In the matter of the Proceeds of Crime (Jersey) Law 1999 and In the matter of a saisie judiciaire in respect of the realisable property of Kaplan in Jersey  JRC082
Retiring trustee duty v saisie judiciaire
What will tip the balance in favour of discharging a saisie judiciaire?
Briefly, Mr Kaplan, a US businessman had made large sums of money from establishing an online gaming business. The business was established in Aruba and operated in Antigua, Costa Rica and the Dominican Republic, floating on AIM in 2004. In the context of the flotation, the business was, at least in part, illegal under US law but sales of shares had been consented to by the National Crime Intelligence Services. Profits from the flotation found their way into Jersey trusts.
The judgment follows the difficulties faced by the retiring trustee in fulfilling its duties in circumstances where the effect of a saisie judiciaire had been to vest possession of the trust assets in the Viscount. Although the trustee had effectively retired, it had not been able to fulfil its duty and transfer the trust assets, not only because the trust assets had been vested in the Viscount but also because the US Department of Justice had obtained freezing orders in Switzerland so that any cash held in Swiss bank accounts could not be moved and the cash in Jersey had been exhausted to meet the costs and expenses of the Viscount. There was to all intents and purposes, a 'lock-down'.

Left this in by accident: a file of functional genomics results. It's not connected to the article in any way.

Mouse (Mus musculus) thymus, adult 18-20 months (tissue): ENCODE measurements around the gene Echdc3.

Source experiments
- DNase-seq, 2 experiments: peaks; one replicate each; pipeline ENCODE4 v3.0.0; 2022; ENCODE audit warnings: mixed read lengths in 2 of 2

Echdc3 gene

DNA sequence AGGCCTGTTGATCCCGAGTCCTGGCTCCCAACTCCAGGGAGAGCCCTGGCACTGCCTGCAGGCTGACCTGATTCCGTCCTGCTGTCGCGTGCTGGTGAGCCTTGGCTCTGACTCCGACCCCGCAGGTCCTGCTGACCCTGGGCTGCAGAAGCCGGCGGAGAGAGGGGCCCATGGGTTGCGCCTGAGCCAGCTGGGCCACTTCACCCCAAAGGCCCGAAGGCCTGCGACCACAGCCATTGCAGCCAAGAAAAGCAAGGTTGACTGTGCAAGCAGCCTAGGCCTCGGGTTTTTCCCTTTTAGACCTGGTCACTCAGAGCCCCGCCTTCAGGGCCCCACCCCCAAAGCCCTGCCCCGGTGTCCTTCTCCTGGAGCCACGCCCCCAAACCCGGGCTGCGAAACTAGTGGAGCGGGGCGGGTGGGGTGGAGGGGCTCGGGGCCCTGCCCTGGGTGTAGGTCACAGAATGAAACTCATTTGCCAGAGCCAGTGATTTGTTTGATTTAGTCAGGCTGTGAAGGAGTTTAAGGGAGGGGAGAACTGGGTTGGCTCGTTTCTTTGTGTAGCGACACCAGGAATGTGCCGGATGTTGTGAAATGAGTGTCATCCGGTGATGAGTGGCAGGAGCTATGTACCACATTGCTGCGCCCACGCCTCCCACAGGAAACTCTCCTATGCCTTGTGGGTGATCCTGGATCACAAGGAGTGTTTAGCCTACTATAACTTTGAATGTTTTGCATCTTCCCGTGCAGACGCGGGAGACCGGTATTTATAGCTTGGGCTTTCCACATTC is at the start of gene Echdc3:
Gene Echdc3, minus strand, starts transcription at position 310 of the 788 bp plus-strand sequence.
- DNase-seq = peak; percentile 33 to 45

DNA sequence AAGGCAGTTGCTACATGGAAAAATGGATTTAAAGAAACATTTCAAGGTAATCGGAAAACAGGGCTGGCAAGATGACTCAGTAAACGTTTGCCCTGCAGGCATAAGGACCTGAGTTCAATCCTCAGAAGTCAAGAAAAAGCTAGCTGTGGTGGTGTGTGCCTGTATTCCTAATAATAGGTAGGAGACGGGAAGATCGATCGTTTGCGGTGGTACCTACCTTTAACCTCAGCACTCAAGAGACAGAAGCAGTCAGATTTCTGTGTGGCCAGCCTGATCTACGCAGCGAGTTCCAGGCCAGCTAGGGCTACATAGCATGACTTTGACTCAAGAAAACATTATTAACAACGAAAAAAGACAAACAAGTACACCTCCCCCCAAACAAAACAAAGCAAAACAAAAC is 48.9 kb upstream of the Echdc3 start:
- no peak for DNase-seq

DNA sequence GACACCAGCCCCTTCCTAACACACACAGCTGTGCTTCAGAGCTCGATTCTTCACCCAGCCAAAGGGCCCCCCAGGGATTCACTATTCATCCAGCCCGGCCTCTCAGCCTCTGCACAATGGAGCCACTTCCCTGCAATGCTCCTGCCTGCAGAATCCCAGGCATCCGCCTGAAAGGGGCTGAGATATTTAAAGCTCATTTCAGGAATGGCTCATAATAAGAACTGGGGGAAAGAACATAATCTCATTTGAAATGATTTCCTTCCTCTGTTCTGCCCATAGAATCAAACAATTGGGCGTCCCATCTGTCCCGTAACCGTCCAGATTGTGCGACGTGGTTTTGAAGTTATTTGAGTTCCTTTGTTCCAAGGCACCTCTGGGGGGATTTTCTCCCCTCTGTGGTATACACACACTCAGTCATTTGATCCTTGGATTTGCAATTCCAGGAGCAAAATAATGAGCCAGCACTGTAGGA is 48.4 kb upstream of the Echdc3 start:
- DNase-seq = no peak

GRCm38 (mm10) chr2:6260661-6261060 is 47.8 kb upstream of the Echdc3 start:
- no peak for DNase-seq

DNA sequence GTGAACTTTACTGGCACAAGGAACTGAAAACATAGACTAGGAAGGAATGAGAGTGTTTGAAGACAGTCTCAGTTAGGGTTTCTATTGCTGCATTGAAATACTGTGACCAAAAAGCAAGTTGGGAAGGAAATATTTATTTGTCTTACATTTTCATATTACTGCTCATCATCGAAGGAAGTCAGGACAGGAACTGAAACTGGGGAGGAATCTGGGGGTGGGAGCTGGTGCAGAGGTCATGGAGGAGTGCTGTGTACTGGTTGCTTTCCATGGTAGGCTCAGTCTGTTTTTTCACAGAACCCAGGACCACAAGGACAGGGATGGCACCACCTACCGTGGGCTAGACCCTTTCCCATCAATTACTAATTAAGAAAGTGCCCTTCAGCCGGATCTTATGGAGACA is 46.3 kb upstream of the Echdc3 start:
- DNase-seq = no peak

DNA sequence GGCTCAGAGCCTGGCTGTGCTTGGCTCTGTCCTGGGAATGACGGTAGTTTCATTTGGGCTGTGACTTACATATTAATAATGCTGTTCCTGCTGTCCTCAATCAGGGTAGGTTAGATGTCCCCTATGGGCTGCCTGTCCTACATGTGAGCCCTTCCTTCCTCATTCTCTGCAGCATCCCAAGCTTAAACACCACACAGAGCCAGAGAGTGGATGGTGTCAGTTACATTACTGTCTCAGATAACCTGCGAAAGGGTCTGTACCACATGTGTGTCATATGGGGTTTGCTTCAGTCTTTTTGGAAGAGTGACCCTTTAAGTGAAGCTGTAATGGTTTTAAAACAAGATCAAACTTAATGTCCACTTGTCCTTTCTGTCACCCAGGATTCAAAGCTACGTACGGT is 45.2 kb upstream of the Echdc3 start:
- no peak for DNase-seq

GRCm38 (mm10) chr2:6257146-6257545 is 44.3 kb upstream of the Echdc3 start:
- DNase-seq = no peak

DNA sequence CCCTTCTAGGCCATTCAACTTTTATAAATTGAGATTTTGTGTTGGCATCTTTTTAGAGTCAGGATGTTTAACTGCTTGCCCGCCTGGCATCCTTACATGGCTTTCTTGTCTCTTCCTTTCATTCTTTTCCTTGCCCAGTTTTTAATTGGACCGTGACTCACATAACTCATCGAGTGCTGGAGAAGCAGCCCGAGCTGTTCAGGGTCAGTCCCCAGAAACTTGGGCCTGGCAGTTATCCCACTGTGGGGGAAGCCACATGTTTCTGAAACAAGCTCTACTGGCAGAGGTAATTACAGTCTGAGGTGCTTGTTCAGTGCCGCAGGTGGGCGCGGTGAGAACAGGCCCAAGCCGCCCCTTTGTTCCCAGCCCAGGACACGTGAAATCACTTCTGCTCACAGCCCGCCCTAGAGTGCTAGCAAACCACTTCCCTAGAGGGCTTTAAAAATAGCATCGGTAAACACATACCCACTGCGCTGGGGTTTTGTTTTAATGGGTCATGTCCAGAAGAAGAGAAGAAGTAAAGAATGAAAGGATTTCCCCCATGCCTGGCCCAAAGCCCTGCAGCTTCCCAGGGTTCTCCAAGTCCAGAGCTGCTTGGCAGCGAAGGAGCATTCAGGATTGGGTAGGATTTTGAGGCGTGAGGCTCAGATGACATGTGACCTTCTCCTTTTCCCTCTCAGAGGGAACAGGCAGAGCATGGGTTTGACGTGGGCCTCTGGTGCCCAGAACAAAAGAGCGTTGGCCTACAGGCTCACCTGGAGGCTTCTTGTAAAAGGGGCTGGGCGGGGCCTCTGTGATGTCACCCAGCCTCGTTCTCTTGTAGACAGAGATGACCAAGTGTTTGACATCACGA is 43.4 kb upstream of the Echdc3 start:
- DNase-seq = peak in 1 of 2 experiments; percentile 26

The judgment deals with Mr Kaplan's application to discharge, failing which, limit, the saisie judiciaire. The Court examined the test applicable to the discharge of a saisie judiciaire stating that the question for the Court is, whether having regard to the objectives of the Proceeds of Crime (Jersey) Law 1999 i.e. to deprive criminals of ill-gotten gains, and balancing all relevant considerations, it is fair, reasonable and proportionate to maintain the order in force.